The U.S. Equal Employment Opportunity Commission (EEOC) has long taken the position that an employer must allow an employee with an Americans with Disabilities Act (ADA) covered disability to work from home as a reasonable accommodation if the essential job functions can be effectively performed at home, and working from home will not cause undue hardship. Some jobs, naturally, cannot be performed at home, e.g., assembly-line worker, waiter, cashier, etc.
In what is sure to be a closely watched case, the EEOC recently filed its first ADA pandemic-related lawsuit relating to COVID-19 and an employee’s request to work from home. The EEOC claims that ISS Facility Services, Inc. (“the Company”), a workplace experience and facility management company, unlawfully denied an employee’s reasonable request for an accommodation for her disability and then fired her because of her disability and in retaliation for requesting an accommodation. In a press release announcing the lawsuit, the EEOC stated, “[d]enying a reasonable accommodation and terminating an employee because of her disability clearly violates the ADA at any time. In light of the additional risks to health and safety created by COVID-19, it is particularly concerning that an employer would take this action several months into a global pandemic.”
According to the lawsuit, the employee, who has chronic obstructive lung disease and other physical impairments, worked as a Health, Safety & Environmental Quality Manager at a company facility in Social Circle, Georgia. Beginning in March 2020 and through June 1, 2020, the Company required all of its employees to work remotely four days per week due to the COVID-19 pandemic. Beginning June 1, 2020, the Company required all employees to return to working five days per week. The employee then requested an accommodation to work from home two days per week and to take frequent breaks while working onsite due to her pulmonary condition, which made her high-risk for contracting COVID-19. Although the Company allowed others in the same position to work from home, it denied the employee’s request and, shortly thereafter, fired her.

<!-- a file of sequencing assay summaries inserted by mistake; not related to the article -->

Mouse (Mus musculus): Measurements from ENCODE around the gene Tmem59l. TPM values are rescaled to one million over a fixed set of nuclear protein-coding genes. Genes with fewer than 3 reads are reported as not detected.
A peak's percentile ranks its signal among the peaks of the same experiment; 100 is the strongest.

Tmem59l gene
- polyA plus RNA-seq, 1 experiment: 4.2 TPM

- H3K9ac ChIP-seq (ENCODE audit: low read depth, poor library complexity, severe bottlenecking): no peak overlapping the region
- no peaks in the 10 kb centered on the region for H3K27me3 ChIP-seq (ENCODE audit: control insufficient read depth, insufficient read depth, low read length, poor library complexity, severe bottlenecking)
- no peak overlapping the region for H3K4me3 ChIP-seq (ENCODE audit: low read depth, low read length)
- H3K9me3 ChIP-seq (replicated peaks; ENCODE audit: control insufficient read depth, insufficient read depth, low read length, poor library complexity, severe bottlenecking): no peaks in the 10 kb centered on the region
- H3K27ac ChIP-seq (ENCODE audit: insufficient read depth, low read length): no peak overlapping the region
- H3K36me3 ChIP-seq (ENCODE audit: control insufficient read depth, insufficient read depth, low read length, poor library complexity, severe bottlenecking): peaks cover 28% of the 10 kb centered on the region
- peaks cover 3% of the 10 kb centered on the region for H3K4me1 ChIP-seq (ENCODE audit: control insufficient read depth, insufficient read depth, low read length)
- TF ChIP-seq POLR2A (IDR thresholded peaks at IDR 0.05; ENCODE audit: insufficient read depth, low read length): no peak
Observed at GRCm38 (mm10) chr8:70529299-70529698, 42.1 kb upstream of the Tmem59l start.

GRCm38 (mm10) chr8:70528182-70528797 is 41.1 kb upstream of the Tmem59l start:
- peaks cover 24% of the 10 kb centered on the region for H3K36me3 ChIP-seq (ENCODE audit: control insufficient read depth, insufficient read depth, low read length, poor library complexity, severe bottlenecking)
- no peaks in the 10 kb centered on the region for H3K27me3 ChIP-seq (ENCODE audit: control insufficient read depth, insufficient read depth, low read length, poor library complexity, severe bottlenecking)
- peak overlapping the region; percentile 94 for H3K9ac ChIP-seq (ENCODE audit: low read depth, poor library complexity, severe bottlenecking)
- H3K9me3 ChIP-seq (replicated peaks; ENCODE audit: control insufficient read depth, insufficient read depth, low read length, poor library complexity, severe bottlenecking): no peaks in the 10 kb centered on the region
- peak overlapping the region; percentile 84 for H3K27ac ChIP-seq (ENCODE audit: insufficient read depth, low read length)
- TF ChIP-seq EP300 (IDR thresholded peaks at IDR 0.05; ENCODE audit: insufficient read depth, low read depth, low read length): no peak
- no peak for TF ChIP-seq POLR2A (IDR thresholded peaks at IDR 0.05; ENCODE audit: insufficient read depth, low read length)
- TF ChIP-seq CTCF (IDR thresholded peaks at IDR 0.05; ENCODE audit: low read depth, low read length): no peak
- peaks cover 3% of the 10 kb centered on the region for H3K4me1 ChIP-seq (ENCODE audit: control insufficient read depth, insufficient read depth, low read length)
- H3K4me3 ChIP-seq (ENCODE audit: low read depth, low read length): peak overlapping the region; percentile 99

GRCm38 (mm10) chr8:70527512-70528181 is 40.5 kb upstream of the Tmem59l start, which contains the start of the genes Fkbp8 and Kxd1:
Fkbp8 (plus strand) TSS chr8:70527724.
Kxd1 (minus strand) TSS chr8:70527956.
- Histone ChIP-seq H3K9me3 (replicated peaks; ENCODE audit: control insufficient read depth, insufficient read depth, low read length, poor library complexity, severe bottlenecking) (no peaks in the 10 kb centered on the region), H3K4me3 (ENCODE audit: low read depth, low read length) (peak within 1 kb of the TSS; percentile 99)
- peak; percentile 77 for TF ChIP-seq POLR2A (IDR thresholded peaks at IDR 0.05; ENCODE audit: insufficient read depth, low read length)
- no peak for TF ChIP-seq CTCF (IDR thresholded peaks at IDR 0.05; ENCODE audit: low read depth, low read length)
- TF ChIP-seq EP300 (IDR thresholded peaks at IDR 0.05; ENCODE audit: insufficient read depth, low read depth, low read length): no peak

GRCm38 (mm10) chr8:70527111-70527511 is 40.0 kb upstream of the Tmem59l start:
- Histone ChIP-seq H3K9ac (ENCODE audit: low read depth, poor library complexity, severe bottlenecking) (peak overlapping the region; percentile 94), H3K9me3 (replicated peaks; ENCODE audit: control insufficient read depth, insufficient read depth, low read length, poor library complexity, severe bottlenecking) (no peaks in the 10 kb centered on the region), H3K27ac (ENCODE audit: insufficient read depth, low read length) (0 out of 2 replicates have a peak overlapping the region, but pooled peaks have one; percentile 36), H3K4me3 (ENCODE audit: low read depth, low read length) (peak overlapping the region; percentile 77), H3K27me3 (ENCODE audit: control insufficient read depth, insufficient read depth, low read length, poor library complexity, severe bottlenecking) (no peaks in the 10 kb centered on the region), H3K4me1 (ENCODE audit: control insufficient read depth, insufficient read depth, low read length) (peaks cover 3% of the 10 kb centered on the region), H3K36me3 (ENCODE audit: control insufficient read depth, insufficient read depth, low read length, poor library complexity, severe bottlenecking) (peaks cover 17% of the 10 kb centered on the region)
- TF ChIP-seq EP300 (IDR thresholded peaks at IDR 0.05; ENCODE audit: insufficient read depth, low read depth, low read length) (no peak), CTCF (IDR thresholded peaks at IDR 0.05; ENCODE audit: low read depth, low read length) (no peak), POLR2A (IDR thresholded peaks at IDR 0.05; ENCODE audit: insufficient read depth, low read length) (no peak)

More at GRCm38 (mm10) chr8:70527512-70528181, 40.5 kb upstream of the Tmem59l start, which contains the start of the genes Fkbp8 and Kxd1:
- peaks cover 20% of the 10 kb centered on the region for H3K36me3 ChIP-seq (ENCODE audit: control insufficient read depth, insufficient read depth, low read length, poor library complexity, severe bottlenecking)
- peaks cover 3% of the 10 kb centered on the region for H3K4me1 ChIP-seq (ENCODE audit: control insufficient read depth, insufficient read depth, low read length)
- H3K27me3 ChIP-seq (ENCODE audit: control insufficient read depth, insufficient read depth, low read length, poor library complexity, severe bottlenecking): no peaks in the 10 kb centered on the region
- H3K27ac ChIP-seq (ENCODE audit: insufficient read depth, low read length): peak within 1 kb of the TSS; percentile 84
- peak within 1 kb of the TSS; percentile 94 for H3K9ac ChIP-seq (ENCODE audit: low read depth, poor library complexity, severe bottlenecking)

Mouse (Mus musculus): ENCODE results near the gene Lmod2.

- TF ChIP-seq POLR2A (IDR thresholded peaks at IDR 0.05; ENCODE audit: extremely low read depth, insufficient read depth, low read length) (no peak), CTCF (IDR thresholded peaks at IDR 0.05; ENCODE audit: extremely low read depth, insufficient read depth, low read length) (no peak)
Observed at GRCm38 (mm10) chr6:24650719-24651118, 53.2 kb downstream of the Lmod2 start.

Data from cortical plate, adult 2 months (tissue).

Generally, an employer is not required to provide an employee with the specific accommodation requested, but may offer alternative accommodations, so long as the accommodation provided is effective, which should be discussed during the ADA interactive process to determine whether there are alternatives to, for example, working from home, e.g., proper social distancing. Unless a job indisputably cannot be performed at home, employers should engage in the ADA interactive process to determine whether working from home is a reasonable accommodation that does not pose undue hardship, and whether any alternative accommodations would be effective.
The COVID-19 pandemic has demonstrated in many instances that certain positions not previously seen as remote positions can be effectively performed at home, creating a renewed focus on and need to reassess the reasonableness of such requests. Employers managing such requests should consult with their employment counsel for guidance.